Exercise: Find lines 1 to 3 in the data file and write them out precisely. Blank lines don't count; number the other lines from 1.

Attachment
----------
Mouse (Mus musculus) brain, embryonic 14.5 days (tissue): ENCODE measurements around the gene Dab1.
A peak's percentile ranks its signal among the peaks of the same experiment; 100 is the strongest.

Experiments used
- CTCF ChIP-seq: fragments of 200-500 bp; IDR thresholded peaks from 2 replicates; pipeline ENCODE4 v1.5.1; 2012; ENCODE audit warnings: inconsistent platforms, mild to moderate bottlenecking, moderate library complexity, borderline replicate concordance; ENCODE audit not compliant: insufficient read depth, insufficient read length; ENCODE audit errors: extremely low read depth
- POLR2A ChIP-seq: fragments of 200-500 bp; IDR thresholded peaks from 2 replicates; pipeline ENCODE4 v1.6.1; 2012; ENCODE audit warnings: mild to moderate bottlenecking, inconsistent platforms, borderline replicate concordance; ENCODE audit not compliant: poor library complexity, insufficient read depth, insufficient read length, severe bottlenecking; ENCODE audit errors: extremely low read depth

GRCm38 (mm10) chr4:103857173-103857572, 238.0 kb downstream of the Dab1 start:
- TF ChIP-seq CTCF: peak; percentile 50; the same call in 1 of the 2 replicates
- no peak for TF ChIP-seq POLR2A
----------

Mouse (Mus musculus) brain, embryonic 14.5 days (tissue): ENCODE measurements around the gene Dab1.
A peak's percentile ranks its signal among the peaks of the same experiment; 100 is the strongest.

Experiments used